Ok where can I find an ATM machine? Back on the bus, transfer to the trolley and off to the gas station to get money. 45 minutes later we arrive back at the bike shop and pay for the bike and off to home we go.

We get on the bus to take us to the transfer to the 12 trolley and then the 34 bus. So there we are waiting for the 34 bus under a sign that say 34 and it says bus in the street. Must be a bus stop. Pretty soon bus 34 pulls up and stops. The driver watches us go to the bus to get on but does not open the doors. Ok he has to wait. He is hanging out the front door smoking cigarettes and yakking on the phone. He watches us go up to the bus door a few time to try and get on but the doors are still locked. He gets back on the bus and Shannon decides she is going to try the door again. As she reaches to push the door open button the bus starts up and drives off. I tell Colin “Run! We will catch up with you” we run down the street dragging the bike along with us to the next bus stop. The doors are closed and the bus is pulling away. I can see the drivers face in the mirror and I hit the door. He stops the bus to let us on. What a @$#%$& !!!! he knew darn well we were waiting for him. Even if he could not speak English he could have just motioned to us and said “sahjdfkj sdfj dslkfj dfsflkj” we would have understood him. I mean we don’t need German here.

For all you people out there that said “You don’t need to know German”



The Jakarta Rocks said...

Hi David and Shannon. I couldn't agree more. As I said in a comment down the page a bit. When we went there at xmas, I had the same experience, going the wrong way, trying to work out what was what. Getting kicked off a bus (that was Salzburg) because we didn't speak German and were holding up other passengers - the bus driver learnt some choice english words and they understand hand gestures.
The worst part is, mistakes in a country like germany are expensive. At least here in Indo the mistakes don't cost as much.
But you will love it when the christmas market starts. At least for a few hours (and it's freezing).

Tracey (Jakarta)

Terio said...

I have access to Rosetta Stone German...Do you thin I should study ? HEHEHE So, why was Colin getting a new bike?

David said...


Shannon said...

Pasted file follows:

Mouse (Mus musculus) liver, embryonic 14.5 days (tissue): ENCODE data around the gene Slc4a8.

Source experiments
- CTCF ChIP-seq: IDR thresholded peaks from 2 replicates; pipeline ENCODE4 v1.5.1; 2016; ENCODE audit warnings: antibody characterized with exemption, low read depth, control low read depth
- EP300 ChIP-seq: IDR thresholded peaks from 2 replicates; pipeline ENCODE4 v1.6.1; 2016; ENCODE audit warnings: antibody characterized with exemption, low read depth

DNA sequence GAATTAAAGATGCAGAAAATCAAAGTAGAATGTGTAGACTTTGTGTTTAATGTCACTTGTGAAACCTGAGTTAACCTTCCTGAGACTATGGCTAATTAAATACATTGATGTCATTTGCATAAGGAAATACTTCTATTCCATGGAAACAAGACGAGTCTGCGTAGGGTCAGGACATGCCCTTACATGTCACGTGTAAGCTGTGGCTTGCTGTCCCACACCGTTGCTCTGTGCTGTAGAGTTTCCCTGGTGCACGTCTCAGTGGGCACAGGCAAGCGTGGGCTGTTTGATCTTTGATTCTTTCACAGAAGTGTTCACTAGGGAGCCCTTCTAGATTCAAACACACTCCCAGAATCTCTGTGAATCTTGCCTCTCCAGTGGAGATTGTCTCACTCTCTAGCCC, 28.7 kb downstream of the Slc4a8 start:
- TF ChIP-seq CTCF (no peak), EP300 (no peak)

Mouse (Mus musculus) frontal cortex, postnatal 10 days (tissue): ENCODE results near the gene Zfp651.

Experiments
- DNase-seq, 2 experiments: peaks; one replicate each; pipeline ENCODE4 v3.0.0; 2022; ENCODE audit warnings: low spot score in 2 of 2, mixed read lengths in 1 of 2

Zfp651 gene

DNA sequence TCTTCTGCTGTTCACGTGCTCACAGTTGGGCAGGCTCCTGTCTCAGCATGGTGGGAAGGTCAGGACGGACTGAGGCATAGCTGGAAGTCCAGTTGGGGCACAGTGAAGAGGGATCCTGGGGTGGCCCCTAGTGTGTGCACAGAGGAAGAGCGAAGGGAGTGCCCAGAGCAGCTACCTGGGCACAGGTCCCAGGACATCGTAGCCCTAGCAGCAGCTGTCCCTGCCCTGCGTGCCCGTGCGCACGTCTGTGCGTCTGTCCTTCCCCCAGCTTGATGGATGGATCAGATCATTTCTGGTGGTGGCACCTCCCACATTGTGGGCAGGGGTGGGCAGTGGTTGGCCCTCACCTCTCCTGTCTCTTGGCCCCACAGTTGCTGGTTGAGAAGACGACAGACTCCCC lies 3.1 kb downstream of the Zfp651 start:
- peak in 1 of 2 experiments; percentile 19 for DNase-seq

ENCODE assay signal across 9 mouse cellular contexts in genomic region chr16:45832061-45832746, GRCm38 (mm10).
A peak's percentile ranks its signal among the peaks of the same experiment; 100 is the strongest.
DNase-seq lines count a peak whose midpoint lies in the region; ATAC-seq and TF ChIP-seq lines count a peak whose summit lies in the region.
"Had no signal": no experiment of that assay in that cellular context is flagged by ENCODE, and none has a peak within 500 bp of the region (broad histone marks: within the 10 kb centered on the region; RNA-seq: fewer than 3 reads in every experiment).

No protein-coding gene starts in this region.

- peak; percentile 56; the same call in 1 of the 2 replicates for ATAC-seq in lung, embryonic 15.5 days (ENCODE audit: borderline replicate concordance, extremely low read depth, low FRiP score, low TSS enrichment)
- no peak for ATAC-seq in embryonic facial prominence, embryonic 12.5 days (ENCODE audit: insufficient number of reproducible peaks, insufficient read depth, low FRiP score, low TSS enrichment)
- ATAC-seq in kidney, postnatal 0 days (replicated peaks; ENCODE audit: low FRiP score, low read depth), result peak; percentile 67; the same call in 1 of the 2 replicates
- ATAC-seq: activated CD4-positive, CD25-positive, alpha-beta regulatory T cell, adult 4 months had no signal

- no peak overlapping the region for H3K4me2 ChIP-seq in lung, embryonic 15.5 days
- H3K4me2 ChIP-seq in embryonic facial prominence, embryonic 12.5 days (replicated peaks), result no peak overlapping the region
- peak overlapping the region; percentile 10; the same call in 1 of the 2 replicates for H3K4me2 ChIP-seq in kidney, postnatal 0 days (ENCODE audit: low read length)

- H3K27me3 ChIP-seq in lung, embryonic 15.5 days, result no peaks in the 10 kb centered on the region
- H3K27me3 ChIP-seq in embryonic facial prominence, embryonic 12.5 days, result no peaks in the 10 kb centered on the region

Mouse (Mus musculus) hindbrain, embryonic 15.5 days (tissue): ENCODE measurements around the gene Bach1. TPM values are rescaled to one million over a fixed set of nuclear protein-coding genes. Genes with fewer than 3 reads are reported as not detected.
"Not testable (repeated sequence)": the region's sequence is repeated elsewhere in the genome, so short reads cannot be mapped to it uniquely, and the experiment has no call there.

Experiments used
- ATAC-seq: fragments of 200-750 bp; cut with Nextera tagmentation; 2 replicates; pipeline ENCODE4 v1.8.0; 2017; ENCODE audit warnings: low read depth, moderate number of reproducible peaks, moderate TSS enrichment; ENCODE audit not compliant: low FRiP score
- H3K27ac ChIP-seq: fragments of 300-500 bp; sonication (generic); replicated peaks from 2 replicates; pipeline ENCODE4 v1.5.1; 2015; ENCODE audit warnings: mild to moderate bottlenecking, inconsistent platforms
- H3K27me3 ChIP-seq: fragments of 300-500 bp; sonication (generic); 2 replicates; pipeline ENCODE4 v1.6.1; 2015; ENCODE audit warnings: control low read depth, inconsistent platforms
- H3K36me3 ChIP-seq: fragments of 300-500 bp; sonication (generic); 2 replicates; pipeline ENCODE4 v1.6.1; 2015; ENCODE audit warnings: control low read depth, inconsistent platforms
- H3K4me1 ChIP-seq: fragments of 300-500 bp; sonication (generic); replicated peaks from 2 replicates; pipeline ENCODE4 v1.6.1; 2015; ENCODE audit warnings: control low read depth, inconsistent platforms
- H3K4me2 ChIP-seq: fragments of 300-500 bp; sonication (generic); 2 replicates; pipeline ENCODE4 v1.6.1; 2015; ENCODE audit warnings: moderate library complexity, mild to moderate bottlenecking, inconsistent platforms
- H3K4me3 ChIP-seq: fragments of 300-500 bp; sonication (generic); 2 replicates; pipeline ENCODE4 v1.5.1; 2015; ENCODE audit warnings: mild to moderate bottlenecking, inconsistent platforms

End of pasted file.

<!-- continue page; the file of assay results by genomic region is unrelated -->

Ouch! I have heard from others who used "the hand gesture" that can result in a pricey ticket. Hopefully your next visit will be better.

Yes I would study something, it will make your visit a lot more fun. The problem with rosetta stone is they don’t get to the important stuff until unit 3 and there is no way to skip past the “das hund” (the dog) type stuff. I don’t care if dog is called “hund” I wanna know how to ask where the bathroom is. I am currently using a free online program from the bbc They also have German phrases you can download to your mp3 player, pretty cool. I will go back to Rosetta Stone after I have finished the BBC course.

Colin is getting a new bike because 1)his knees come up to his ears when he pedals the old one and looks hilarious and 2) his birthday is this month and 3) Grayson is ready for his first bike and we can’t put the training wheels back on the old one until Colin get a new bike. Yes Danny it’s the same beat up old bike that Chris had when he was little.

So when are you coming for a visit??

Jae said...

LMAO! Steve would have said you need to know some German unless you're on base. He knows from years of going over there. I'd love to go, but I know I'll make an ass of myself because I don't even speak ENGLISH well. ;)

Jenn said...

haha, sorry for your complicated day! I"m sure Colin was just ready to get his bike and get home!

Anonymous said...

Oh this cracks me up! I've never been to Germany, but I can really relate to this. We got this in Paris, in Nouakchott, and even in Turin! (We went to Italy and figured since we spoke French and English, we'd be ok, right? Wrong!) People told us, "You don't need French in Mauritania" (former French colony) but they were WRONG!
My favorite part is how they assume you're stupid because you don't speak their language.